Thursday, September 10, 2009

On Motherhood: Mastering chopsticks and manners

Editor's Note: this blog was originally posted on December 4, 2008, but it says a lot about the little Dude, who will turn 4 on Sept. 19. He's come a long way, baby.

The plan was to go grocery shopping.

As with most things in my life, that plan was discarded when I drove past the Wasabi Hibachi Grill on the way to pick up Draper from the sitter's house last night after work. Keeping one eye on the road and feeling around for a discarded purse in the floorboard of the passenger seat for my wallet (long ago abandoned for the less efficient but cuter and less bulky pouch I'm using now - don't ask, I don't know why, had something to do with the book festival, I think), I tugged out a gift card for Wasabi given to me the last time I took Draper there and he vomited all over me and we made a hasty exit.

I loaded Draper into the car and asked in a super excited tone, "Are you hungry? Do you want to go eat JAPANESE?"

"YES!" He yelled, as predicted. Use the right tone and that kid'll do damn near anything I want, like anything I want. Sooo gullible.

He was more than a little apprehensive about "that fire."

"Mommy, look, I'm scared of that fire," he said uncertainly, watching the leaping flames of a hibachi show a few tables away.

"It'll be fine," I muttered, studying the menu. "Won't touch you."

He squirmed in his seat and announced that he had to go to the bathroom. Once there he again voiced his concern about the fire, and this time there were tears standing in his eyes. In the hallway outside the bathroom I squatted to his level and explained, step by step, about the fire and why it's necessary and how it would not touch him, get near him, or hurt him in any way or Mommy would not have even come here.

What distracted him were the chopsticks.

"I want some chopsticks, too," he said loudly as the waiter handed mine over and I began rubbing them together. I made a motion with my hand and Draper had chopsticks, the kind that are held together at one end with a rubber band.

And to my surprise, my child was an agile whiz with them, and even wanted to take the rubber band off so they'd be more like my traditional ones. I plucked up his spoon and nudged it onto the side of his plate.

"Here, honey, you can use the spoon for your rice."

He looked from the spoon to me and back, then used his free hand to remove the spoon from his plate before plucking up a clump of fried rice and dropping it into his mouth. He barely gave me time to cut the rather large shrimp in halves before plucking them up, too, and devouring them.

He ate nearly all the shrimp that came with the dinner he and I shared, as well as most of his filet (medium rare) and all his veggies. I was so proud.

He also garnered compliments from the other adults at our table, all of whom were in town on business - a fact-finding trip for something, I probably should have paid more attention but hell, I was off duty as a reporter. Draper kept his voice down, was polite and concentrated on his food. There were two kids his age at the next table, and while he kept a wary eye on them as he ate, I watched them openly for signs of rising rebellion. They were loud, clamoring and climbing over the adults who appeared to only vaguely notice their existence.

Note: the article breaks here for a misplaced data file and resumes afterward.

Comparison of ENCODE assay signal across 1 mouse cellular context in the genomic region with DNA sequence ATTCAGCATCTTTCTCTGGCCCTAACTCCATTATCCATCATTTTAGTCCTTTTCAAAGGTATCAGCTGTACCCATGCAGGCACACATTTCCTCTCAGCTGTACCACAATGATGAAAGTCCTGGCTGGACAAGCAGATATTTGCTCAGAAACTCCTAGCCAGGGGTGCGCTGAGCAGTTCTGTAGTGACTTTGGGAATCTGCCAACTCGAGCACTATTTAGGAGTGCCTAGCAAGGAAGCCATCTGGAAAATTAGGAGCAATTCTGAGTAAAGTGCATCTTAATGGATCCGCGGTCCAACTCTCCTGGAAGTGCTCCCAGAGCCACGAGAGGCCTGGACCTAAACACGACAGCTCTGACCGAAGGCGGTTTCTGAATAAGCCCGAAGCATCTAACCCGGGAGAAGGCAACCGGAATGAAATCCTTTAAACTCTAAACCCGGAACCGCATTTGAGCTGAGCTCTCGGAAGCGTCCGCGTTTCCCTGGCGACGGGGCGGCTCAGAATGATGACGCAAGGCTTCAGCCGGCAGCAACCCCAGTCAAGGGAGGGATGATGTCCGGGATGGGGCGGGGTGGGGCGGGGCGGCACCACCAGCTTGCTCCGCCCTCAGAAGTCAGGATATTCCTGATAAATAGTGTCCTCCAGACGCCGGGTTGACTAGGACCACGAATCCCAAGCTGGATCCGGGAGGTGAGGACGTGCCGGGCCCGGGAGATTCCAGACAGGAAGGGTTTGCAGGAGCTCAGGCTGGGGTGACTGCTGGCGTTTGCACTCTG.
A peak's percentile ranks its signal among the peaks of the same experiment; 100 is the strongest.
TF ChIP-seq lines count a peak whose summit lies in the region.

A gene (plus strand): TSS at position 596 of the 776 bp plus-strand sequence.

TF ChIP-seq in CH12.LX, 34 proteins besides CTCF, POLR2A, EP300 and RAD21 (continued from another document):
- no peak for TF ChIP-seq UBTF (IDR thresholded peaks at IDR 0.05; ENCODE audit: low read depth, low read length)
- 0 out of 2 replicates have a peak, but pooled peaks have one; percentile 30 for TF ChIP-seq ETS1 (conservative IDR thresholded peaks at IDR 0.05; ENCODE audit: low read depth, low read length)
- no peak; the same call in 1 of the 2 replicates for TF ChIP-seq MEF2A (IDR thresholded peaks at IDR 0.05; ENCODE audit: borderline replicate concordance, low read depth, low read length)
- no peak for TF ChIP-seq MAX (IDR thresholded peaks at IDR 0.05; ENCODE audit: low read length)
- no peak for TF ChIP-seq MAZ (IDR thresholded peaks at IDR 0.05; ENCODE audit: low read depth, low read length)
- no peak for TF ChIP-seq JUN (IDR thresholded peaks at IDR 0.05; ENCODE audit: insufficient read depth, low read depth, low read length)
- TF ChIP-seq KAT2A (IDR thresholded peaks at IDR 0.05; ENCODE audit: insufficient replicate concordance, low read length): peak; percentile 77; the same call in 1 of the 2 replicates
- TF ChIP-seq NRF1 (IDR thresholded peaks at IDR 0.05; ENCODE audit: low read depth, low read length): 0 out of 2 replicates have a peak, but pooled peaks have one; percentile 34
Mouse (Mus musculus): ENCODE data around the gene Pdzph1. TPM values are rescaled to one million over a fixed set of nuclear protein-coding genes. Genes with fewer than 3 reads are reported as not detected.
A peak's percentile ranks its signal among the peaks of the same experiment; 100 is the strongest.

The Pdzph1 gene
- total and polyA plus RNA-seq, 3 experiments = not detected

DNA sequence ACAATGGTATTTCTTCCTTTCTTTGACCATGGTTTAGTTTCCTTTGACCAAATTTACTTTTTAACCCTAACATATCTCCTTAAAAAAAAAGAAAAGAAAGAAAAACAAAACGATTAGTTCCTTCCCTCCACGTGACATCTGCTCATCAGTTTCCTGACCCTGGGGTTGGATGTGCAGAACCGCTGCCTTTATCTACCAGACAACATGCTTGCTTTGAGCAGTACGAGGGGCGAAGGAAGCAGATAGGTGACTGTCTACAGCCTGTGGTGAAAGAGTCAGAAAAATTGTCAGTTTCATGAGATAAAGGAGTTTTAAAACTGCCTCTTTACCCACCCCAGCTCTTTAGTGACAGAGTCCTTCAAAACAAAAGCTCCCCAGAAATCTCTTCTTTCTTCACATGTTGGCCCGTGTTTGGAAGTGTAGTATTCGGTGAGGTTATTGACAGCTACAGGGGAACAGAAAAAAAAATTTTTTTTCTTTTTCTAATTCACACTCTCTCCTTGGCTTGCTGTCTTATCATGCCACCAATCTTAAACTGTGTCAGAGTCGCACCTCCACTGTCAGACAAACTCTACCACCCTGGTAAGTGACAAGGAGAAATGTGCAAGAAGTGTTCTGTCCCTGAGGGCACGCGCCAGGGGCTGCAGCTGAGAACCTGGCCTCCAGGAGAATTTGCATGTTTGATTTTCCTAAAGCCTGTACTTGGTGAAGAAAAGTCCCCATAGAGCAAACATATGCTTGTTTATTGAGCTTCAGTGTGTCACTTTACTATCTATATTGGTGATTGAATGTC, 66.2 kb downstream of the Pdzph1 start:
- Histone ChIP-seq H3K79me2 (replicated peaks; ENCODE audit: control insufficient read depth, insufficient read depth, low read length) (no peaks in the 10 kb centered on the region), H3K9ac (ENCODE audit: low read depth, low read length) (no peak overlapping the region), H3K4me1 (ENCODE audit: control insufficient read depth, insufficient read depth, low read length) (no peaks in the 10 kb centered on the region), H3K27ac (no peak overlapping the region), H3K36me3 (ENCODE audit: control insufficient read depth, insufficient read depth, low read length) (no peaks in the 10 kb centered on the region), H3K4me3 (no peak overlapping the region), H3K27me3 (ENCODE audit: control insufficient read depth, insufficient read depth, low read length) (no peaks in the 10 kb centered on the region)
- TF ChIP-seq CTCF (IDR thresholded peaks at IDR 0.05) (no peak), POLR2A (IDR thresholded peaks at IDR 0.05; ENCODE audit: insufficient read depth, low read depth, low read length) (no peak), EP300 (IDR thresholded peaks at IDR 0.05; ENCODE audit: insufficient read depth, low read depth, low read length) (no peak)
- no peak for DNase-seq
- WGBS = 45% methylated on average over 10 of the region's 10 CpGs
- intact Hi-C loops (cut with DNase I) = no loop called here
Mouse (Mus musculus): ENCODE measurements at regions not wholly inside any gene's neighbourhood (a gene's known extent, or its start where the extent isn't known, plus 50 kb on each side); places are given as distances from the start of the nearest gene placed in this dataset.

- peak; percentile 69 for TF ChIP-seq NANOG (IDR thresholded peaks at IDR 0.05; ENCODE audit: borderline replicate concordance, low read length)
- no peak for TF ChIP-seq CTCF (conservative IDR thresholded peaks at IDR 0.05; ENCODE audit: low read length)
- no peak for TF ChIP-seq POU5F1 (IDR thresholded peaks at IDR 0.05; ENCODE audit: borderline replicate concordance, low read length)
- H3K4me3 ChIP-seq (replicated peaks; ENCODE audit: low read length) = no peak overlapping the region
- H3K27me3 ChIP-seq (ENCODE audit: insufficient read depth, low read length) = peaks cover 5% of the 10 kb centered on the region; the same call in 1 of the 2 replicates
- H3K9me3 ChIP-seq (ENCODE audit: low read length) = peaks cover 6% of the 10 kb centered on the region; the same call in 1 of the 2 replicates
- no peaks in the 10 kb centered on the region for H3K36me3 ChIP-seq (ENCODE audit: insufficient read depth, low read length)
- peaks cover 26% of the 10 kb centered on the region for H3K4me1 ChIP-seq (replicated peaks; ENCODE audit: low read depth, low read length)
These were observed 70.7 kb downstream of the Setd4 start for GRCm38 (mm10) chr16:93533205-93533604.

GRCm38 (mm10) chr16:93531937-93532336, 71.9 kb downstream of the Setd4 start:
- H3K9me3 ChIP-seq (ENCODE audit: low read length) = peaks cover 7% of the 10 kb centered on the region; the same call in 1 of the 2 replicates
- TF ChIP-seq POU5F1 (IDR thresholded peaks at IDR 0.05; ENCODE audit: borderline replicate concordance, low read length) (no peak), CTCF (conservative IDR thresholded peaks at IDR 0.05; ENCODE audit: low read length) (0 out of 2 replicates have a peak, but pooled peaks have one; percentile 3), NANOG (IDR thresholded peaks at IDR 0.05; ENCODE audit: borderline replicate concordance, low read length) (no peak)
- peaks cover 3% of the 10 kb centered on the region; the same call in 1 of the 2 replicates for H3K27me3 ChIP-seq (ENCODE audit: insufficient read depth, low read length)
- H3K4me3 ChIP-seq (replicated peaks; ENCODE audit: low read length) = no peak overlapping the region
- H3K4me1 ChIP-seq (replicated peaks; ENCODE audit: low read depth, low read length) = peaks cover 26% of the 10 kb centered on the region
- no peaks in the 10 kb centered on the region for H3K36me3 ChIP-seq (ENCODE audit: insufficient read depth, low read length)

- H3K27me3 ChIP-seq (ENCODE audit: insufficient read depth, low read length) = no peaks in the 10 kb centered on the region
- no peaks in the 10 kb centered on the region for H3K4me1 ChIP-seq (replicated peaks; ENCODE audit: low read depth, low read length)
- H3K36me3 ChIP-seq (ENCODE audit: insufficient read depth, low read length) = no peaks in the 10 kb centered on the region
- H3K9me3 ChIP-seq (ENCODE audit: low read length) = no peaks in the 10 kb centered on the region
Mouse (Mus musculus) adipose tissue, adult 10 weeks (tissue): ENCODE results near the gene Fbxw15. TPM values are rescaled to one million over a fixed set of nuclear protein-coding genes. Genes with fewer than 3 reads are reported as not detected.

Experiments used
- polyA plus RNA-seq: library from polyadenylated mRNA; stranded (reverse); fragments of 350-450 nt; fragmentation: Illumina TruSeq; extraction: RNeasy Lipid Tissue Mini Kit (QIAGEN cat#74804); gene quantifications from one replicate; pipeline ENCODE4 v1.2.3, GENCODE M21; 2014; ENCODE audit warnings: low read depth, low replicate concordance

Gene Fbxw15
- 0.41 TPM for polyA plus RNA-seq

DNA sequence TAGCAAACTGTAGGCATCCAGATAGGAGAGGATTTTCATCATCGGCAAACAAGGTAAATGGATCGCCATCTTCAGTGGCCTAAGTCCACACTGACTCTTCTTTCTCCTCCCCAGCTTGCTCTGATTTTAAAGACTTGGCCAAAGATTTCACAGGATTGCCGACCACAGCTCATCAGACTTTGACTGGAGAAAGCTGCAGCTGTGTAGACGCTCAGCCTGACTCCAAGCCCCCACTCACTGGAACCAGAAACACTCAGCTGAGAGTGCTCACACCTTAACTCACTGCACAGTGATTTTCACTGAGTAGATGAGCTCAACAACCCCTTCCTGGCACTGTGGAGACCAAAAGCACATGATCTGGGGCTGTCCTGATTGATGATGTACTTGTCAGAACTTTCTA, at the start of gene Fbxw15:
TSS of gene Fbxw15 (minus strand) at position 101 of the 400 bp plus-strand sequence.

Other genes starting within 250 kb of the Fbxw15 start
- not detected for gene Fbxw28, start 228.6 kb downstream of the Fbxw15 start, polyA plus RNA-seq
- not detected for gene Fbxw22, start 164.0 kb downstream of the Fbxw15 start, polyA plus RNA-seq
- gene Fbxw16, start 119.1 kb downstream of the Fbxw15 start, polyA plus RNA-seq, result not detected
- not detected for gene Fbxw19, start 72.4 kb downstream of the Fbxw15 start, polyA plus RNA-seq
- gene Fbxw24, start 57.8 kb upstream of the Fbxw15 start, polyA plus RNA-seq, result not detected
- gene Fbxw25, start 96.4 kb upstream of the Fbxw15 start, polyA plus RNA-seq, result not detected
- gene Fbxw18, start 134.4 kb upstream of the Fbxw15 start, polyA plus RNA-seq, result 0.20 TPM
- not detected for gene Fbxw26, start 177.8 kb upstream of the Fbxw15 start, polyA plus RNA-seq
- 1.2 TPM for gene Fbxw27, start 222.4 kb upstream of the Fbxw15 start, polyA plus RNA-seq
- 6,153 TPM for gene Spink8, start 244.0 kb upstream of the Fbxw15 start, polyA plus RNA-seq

All in all, Draper was so good, and I was so proud, that I went ahead and bought him the Spiderman pajamas at Target he's been asking for for Christmas. He was ecstatic, which was reason enough, but I told him it was because he acted so well and ate so much at the restaurant.

"Well Momma I'll just tell you," he said on the way home, streetlight skimming over his face as he watched the sliver of moon following us home, "if I'mma gone to get Spiderman pajamas every time I'll always be good. Cause that Spiderman? He's one cool guy."

I laughed and said, "So are you, honey. So are you."


I'm happy to say that his manners have only gotten better over time (with a lot of help from the new private preschool, I must admit). We were at a very nice, very intimate steakhouse in Myrtle Beach while on vacation two weeks ago and Dude was complimented on his manners, politeness and conduct.

"I just have to say something," remarked the lady at the next table, just an arm's reach from me in the dark little bistro. "I was just telling my husband what a polite young man you have there. Everything I've been able to hear has been yes ma'am and no ma'am and please and thank you."

Draper had excused himself from his seat, and only because he had been so good and was tired from a day at the beach I allowed him to curl up in my lap as I finished the last of my glass of cabernet. I kissed the top of his head.

"Thank you," I said.

"Thank you, ma'am," Draper echoed, shifting a little in my lap, squirming in smarm, I suppose.

I smiled. "Sometimes I think he must think I'm the meanest mom in the world, cause I stay on him so much about those things, but I think it's important. I'm a little hard on him, but I just want him to be a little gentleman and a decent man when he grows up."

The woman cocked her head, considered the sleepy, sun-tanned, literally sandy-haired little lump of a boy warm in my lap. "Well, whatever you're doing, it's working."

As a reward, he got to pick out a toy at Walgreens on the way back to the hotel.

Yes, even on vacation, in Myrtle Beach, I had to hit up a Walgreens. You never know, they may have something different.

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